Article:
The bottom bar navigation appears only when you open a feed to read an article on Inoreader. You can swipe left or right just like in Feedly to move to the next article but there is no pinch to zoom out feature yet. On the plus side, you can also use tags to group articles together. One cool feature is the ability to pull down the feed to load full content right inside the app in real time. In Feedly, the article will load in a built-in browser.
Inoreader does come with an in-built browser but whoever wants to use it now? This one feature alone makes the app cool in my eyes, purely as a reader. On the minus side, if you have to change fonts and layout, you will need to tap into settings unlike in Feedly where you could change things right there. However, these settings are more like set and forget anyway, so no real harm done.
Also Read: 6 Best Comic Book Reader Apps for Android
3. Integrations and Rules
Both the apps come with a powerful API that integrates with a number of productivity and utility tools. You can save articles directly to Pocket, Instapaper, and Evernote. Not only that, but you can also back up read or saved articles as PDF files to Dropbox. Then there are IFTTT and Zapier app integrations which opens up a whole new way of working with third-party apps and services.
Almost forgot! If you are a social influencer, Feedly is a must. You can directly work with social media behemoths like Buffer and Hootsuit to share content with your fans and followers. A cool way to keep them updated and gain new followers. Note that both these features are part of the pro plan. More on that later.
Inoreader has another trick up its sleeve called Rules. Rules will allow you to filter content in new and interesting ways. You have access to parameters like keyword, author name, URL strings, and even attachments. Not only that, you can then append these rules to share or send filtered content with third-party apps like Buffer or Pocket. Right now, I am not aware of any other app that offers this feature. It’s unique and a real time saver.
4. How Much It Costs and Why
Both offers a freemium model. Feedly will cost you $5.41/month paid annually. For that price, you get unlimited sources and feeds, app integrations, advanced keyword and saved searches, Google keyword alerts, more fonts, and ability to take notes and highlight content. More features are self-explanatory.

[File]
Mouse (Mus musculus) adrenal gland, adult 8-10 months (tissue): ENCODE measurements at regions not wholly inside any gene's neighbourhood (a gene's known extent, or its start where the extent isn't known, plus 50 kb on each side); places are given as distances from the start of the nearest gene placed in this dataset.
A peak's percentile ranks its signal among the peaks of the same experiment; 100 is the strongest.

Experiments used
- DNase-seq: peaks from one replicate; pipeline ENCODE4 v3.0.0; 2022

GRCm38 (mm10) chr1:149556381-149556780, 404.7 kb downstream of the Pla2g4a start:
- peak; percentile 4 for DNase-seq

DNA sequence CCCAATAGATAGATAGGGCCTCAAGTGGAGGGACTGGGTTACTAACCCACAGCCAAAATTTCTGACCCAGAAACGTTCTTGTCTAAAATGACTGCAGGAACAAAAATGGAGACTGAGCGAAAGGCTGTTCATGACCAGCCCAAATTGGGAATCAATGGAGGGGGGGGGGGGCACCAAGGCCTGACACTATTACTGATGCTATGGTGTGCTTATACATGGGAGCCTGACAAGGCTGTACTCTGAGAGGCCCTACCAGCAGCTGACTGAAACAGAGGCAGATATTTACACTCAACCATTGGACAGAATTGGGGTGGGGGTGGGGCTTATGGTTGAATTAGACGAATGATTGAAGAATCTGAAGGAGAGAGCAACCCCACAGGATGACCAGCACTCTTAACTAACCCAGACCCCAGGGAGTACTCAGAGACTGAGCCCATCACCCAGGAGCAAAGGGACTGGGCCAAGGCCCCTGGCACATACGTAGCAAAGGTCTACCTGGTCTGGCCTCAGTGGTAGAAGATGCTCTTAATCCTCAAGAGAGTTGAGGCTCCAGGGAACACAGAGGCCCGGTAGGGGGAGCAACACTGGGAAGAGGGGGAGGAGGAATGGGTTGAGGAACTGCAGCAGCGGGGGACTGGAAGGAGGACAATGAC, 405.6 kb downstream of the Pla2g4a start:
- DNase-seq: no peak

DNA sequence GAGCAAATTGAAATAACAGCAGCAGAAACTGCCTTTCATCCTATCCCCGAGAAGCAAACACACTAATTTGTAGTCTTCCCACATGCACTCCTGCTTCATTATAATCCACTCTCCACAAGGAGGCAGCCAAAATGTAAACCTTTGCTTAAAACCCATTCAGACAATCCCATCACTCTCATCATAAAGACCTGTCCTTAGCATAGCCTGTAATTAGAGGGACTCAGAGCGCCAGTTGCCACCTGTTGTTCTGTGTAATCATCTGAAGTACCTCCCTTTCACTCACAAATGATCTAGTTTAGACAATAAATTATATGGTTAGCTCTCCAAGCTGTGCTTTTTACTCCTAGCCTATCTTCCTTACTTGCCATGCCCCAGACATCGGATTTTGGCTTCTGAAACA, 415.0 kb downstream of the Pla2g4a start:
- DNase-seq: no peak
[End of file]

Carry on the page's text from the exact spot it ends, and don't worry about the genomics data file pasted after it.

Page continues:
Inoreader has two plans. the first one will cost just $1.67/month paid annually which allows 150 sources, keyword searches, Google keywords, highlight, and ability to save articles to Evernote, Pocket, and others. You can also get all these features in the free plan which is ad-supported. That’s a lot of value, and the ads are not at all intrusive. In fact, I barely noticed one! Feedly’s free plan is ad-free but lacks app integrations for saving and sharing content and there some restrictions on number of feeds you can subscribed to.
Inoreader has another plan that will cost $4.17/month paid annually. That will unlock some crazy powerful tools. You can search feeds you are not even subscribed to yet. You can track topics based on saved keyword searches. You can password protect important or confidential feeds. Finally, you can create unlimited rules that we discussed earlier.
Both Feedly and Inoreader have separate plans for teams. I didn’t compare that because Inoreader hasn’t made the pricing public.
Feedly vs. Inoreader
Inoreader blows Feedly out of the water and by a good margin too. It is extremely flexible and customizable, the UI is well designed, and you can automate so many tasks with Rules. All of this plus everything that Feedly does for a price that’s lower than Feedly. If you haven’t checked out Inoreader yet, do it now. And if you like what you see, you can export Feedly Subscriptions in OPML and import it in Inorderer.